Of course, Brunot was operating not just in a different place but also a different time, nearly twenty years before Greet, Hibbitt, and Harvard’s Frederick C. Packard. In America and contemporaneously with Les Archives, Victor Records did make some investments in poetry. In 1912, they bore the expense of sending a recording engineer to the Indiana home of the Hoosier Poet, James Whitcomb Riley, to record the elderly poet on a phonograph. (We hope to soon add these recordings of Riley to PennSound.) The 1950s, particularly with the birth of the Caedmon record label, would see a resurgence in the interest of record companies in distributing poetry. Perhaps we can consider the infancy of commercial recording, during which Brunot and Victor were producing their poetry records, as a period preceding an interregnum spanning both of the World Wars and ending with the founding of Caedmon, an interregnum that Greet, Hibbitt, and Packard would step in to fill. In any event, these recordings of Apollinaire are crucial, not just for their aesthetic significance, but for their place in the media history of recorded poetry.
It is fascinating that the birth of the poetry audio archive in Europe, in linguistic speech labs, framed by sociolinguistic and phonetic questions about language is nearly identical to the conditions from which the American poetry audio archive was born, nearly 20 years later. How much of a relation we can draw between the particular brands of linguistics (prescriptive vs. descriptive, etc) and the poetics of the poets recorded is an open question. In other words, how do the politics of the linguists align with the politics of the poets they recorded? We do see resonances of Flaubert’s “le mot juste” in the quote from Brunot cited by Sieburth (“la parole au timbre juste”), and this does seem like a pivot point with Pound’s poetics. While certainly not every poet recorded in the early 20th century espoused a poetics as empirical as Pound’s, I do believe that it is worth asking, for each individual poet recorded in a speech lab, how his or her poetics do extend or complicate the scientific aesthetics that underwrite their respective conditions of production--in the same way we would ask how the politics of a particular textual venue (e.g. a journal) align with the content published in it.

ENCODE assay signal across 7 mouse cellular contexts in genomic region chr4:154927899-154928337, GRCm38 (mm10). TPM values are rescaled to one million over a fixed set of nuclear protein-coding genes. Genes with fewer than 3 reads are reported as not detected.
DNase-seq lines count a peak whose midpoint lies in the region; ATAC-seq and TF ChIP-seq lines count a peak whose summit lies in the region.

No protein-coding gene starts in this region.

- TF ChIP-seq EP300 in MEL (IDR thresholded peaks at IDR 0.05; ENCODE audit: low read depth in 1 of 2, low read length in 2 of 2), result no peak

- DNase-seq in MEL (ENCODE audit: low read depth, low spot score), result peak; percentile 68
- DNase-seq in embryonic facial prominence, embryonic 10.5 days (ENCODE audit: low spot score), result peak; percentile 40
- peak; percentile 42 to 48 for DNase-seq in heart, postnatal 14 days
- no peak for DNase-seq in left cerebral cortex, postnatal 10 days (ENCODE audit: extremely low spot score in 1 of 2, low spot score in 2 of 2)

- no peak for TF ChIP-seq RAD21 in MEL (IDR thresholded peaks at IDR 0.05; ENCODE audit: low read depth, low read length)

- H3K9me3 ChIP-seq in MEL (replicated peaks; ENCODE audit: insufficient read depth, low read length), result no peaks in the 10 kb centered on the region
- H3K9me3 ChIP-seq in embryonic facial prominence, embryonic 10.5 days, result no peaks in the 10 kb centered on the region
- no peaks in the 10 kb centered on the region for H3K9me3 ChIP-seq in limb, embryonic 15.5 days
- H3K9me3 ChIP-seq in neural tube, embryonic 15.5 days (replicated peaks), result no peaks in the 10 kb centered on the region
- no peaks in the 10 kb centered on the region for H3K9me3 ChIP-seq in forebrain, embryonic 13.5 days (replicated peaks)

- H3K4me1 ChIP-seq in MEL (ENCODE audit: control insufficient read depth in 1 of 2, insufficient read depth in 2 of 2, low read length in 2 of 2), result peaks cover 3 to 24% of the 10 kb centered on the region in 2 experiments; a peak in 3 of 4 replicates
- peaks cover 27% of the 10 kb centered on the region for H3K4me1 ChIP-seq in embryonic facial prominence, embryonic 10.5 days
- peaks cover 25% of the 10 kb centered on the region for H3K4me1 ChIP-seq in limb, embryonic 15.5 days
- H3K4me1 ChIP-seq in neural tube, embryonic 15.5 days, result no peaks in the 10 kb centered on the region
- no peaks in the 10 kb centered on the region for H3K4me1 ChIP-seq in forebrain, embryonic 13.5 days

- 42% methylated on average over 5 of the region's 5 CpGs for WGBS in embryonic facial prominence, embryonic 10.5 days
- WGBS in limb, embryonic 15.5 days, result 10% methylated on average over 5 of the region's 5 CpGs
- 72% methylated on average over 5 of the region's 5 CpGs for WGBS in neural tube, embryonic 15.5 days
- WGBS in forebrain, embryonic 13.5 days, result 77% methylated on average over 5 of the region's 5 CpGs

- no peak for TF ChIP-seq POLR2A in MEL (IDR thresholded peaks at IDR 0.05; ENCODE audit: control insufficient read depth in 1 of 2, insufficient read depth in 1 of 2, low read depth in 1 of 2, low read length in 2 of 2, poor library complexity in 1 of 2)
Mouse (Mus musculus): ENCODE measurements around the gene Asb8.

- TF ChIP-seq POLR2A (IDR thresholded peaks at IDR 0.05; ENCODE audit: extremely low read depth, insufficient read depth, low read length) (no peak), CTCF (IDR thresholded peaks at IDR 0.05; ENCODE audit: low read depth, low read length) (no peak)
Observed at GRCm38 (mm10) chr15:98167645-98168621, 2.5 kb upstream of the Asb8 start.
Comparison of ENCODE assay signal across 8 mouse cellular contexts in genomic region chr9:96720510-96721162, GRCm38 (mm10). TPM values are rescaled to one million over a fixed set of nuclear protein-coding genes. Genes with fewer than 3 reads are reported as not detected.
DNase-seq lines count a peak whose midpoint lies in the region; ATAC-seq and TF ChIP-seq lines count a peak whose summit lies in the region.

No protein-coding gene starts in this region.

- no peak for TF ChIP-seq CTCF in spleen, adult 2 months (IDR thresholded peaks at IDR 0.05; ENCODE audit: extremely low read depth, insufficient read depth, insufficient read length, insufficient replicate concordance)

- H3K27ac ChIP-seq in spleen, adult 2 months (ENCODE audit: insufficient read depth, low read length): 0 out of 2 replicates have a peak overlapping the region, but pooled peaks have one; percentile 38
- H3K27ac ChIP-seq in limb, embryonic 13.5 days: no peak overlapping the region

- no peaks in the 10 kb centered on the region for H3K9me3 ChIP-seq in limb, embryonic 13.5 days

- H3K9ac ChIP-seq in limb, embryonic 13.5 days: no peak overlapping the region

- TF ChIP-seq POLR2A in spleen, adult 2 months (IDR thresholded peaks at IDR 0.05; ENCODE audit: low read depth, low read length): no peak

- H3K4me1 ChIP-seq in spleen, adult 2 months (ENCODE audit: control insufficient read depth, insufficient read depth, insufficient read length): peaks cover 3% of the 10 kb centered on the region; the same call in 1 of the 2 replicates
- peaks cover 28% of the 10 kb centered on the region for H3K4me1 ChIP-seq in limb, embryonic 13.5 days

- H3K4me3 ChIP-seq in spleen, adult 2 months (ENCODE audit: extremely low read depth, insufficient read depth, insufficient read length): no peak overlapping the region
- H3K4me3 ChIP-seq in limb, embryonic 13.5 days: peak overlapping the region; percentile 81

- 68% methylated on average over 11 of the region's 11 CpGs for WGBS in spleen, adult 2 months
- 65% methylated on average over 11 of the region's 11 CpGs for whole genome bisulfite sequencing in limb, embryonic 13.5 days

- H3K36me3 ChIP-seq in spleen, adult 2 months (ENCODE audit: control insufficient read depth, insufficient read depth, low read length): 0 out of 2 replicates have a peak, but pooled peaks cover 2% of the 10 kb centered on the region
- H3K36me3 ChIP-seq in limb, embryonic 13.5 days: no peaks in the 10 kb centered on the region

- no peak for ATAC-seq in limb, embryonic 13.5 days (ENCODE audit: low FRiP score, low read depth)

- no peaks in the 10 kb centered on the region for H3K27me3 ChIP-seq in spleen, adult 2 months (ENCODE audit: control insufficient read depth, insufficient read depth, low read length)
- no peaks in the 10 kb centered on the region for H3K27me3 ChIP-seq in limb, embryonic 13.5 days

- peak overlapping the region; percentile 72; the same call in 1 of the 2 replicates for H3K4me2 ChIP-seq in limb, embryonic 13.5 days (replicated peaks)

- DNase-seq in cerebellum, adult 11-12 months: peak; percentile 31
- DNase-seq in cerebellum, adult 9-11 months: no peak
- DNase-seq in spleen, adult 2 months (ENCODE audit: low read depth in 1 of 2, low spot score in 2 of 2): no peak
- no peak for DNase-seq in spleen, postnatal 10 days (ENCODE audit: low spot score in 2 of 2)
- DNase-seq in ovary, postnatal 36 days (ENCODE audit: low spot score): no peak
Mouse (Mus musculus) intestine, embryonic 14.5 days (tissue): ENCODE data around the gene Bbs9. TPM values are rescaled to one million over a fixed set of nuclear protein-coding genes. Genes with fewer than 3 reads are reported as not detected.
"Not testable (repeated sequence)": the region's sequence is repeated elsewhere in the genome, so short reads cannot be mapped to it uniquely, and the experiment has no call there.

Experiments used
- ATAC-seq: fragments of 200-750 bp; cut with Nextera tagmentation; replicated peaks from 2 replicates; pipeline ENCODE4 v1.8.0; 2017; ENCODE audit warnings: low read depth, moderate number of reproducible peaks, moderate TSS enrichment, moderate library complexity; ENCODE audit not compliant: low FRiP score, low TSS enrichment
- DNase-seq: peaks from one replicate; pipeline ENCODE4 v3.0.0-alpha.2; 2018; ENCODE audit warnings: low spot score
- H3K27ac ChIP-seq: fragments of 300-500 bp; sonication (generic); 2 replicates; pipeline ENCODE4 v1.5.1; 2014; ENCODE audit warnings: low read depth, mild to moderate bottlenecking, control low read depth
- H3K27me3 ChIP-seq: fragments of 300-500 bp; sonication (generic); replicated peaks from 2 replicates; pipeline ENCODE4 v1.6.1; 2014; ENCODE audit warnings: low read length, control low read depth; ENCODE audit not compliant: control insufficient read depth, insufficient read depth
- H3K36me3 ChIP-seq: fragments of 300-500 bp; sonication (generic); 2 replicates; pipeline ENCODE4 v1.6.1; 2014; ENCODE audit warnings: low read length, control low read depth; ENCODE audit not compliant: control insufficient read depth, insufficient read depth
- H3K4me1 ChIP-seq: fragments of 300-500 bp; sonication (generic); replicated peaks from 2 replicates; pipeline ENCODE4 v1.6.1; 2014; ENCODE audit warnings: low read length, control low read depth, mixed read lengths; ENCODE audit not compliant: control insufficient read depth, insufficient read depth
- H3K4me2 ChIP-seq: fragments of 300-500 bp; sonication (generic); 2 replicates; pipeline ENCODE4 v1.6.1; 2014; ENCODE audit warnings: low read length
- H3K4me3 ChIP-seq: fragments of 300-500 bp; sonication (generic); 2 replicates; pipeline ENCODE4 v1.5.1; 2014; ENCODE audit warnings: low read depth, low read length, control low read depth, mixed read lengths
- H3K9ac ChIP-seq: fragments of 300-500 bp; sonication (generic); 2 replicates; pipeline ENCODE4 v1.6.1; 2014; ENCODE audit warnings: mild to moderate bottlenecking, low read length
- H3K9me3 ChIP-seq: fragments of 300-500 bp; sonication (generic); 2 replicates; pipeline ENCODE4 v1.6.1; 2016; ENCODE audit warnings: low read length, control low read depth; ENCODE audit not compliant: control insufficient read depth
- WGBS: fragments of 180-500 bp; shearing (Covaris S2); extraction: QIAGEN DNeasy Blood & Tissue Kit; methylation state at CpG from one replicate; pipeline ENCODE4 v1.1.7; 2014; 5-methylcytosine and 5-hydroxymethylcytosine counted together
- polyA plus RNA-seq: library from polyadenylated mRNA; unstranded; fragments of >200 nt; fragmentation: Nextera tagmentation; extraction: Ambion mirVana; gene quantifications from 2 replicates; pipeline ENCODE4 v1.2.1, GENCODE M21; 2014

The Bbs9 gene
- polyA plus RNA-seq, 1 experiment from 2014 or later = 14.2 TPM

While poets like Tennyson and Browning may have the distinction of being the earliest poets to preserve their voices as sonic inscriptions, Apollinaire, like Lindsay in America, holds the distinction of being a key agent in the birth of the practice of preserving poetic performance. Perhaps his desire for formal innovation, which is most apparent in the typographical innovations of his Calligrammes, was the impetus that drove Apollinaire to create more media-rich versions of his poems by collaborating with Brunot. Such was certainly Lindsay’s inspiration in seeking out Greet. Regardless of whether poets were drawn to speech labs in an empirical pursuit for le mot or la parole au timbre juste, or whether they were seeking to preserve something closer to the essence of their poems than their textual manifestations, these speech labs came together to form a transatlantic epicenter of poetic innovation. And these recordings of Apollinaire should be recognized for their place toward the beginning of a 125-year+ lineage of recorded poetry.
This post is dedicated to Mark Liberman, who introduced me to the fascinating and groundbreaking linguistic research that occurred in France in the early 20th century. My goal in writing this brief note on the provenance of the Apollinaire recordings is to begin to crystallize some ideas that I hope to work into my dissertation, which focuses on the sociolinguistic birth of the poetry audio archive in America. My hope is to write a "precursors" chapter that will explore Rousselot's and Brunot's work in Europe, leading up to Greet & Hibbitt's and Packard's work in America.
The image collage used in the header of the essay is made up of four images: 1) the background image of the phonoscope output (which is also the first image in the text) is from Richard Sieburth's essay, "The Sound of Pound: A Listener's Guide"; 2) the left-most image is of Apollinaire after his injury during World War I; 3) the center of the image (and the second image in the body of the text) is a picture of the Apollinaire record made by Brunot, from Gallica's presentation of Les Archives de la Parole; and the right-most image is Jean Metzinger's 1911 "Etude pour le portrait de Guillaume Apollinaire." The image of the Riley record was taken by me.
1. Greet, W. Cabell, “The Lindsay Records,” The Elementary English Review, 9, no. 5, (May, 1932): 122, 128.